"I couldn't be more excited to work on something so important," she adds. "The importance of this issue is deeper than I can express. That is why I began writing this music. When words fail, music, time and intent can deliver!"

Sanazaro will follow the album's release with a U.S. tour and a show at the beneficiary Cambodian school. She's currently running a Kickstarter campaign to raise money for the project. Tonight's Wine Press show will have a raffle of prizes, including music from bands such as Bill Deschand, Bottoms Up Blues Gang, Auset, Javier Mendoza and Dub Kitchen.
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Cooperation Between Sweden and Cambodia

The Royal Government of Sweden has decided to set up an Embassy in Cambodia to boost up the ties of friendship and cooperation between the two countries – Sweden and Cambodia.

Newly appointed Ambassador of Sweden to Cambodia Mrs. Anne Hoglund told Deputy Prime Minister and Minister of Economy and Finance H.E. Keat Chhon during their meeting here last Thursday, according to the spokesman of the Ministry of Economy and Finance.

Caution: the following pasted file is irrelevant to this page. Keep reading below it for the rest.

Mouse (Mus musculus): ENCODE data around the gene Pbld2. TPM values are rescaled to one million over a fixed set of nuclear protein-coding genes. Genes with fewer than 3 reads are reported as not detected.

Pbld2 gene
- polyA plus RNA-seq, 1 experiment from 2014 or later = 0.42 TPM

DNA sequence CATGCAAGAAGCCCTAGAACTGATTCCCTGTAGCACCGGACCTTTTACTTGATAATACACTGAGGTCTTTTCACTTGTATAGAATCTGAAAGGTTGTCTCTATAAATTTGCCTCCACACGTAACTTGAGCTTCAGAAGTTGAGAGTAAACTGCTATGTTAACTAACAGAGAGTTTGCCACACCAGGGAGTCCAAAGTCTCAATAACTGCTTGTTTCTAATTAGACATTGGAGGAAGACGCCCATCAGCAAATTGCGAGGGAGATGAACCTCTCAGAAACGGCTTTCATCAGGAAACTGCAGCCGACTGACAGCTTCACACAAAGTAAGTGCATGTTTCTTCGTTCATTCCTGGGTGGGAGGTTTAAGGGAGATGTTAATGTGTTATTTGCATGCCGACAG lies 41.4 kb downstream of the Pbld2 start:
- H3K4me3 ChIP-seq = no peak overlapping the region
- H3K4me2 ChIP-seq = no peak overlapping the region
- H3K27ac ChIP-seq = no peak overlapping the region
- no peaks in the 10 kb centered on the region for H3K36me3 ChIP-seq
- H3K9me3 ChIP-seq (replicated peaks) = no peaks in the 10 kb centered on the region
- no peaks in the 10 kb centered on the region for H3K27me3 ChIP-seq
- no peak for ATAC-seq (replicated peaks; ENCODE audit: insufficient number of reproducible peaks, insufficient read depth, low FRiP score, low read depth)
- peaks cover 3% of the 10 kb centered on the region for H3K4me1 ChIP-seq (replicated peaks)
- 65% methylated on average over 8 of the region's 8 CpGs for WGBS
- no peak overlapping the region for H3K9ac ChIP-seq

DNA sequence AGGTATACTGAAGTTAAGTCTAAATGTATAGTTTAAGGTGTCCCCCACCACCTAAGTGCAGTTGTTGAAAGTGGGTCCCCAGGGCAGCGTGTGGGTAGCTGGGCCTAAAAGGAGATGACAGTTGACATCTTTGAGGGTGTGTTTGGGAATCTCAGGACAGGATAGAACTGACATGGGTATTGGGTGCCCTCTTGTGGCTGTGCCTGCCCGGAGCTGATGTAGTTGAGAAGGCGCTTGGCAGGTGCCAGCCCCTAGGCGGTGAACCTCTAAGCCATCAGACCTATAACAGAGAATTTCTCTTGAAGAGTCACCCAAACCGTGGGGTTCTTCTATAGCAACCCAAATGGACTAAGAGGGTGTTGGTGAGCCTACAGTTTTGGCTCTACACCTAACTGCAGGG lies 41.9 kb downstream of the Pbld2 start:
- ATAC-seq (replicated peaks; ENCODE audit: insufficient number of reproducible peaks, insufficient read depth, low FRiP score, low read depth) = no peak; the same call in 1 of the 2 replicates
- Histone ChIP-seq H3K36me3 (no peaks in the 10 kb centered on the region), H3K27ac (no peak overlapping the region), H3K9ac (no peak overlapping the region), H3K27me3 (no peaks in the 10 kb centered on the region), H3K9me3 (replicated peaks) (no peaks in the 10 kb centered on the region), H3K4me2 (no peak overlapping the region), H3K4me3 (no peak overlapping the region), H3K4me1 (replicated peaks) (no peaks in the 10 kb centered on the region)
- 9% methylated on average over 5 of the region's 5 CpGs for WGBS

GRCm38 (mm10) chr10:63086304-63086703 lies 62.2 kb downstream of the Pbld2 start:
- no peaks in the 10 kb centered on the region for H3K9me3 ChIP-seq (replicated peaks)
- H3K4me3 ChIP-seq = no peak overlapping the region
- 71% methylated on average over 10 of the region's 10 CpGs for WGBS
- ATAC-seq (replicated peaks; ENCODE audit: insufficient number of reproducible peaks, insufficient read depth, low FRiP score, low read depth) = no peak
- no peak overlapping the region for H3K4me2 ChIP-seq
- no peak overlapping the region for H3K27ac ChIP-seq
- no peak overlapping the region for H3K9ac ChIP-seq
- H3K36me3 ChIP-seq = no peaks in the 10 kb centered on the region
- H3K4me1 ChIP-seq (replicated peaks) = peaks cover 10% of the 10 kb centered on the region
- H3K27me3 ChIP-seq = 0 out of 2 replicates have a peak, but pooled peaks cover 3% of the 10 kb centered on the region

The Swedish diplomat further said her government had provided a financial aid for the mutual cooperation and development to two countries in Asia, including Cambodia.

This year, she added, Sweden took over the rotating presidency of the EU and she also became president of EU in Cambodia, which is a task to share effort in the development activities in Cambodia.

In the meantime, Sweden and Cambodia have been working on drafting a development strategic plan for year 2011-2015, which will be completed every soon, said Mrs. Anne Hoglund, adding that many Swedish companies are interested in doing business in Cambodia.

For his part, Deputy Prime Minister and Minister of Economy and Finance H.E. Keat Chhon expressed his warm welcome to the diplomatic mission of the newly-appointed Swedish ambassador to Cambodia, which he said is a sign of strengthening the ties of friendship and cooperation between the two countries.

Sweden is a development partner, which has played an active role in the national development of Cambodia and has been providing grant aid to Cambodia since 1979 by starting from a humanitarian aid, he said.

Up to the end of 2009, Sweden provided US$280 million in grant aid to Cambodia to support the fields of education, good governance, human rights and environment. –AKP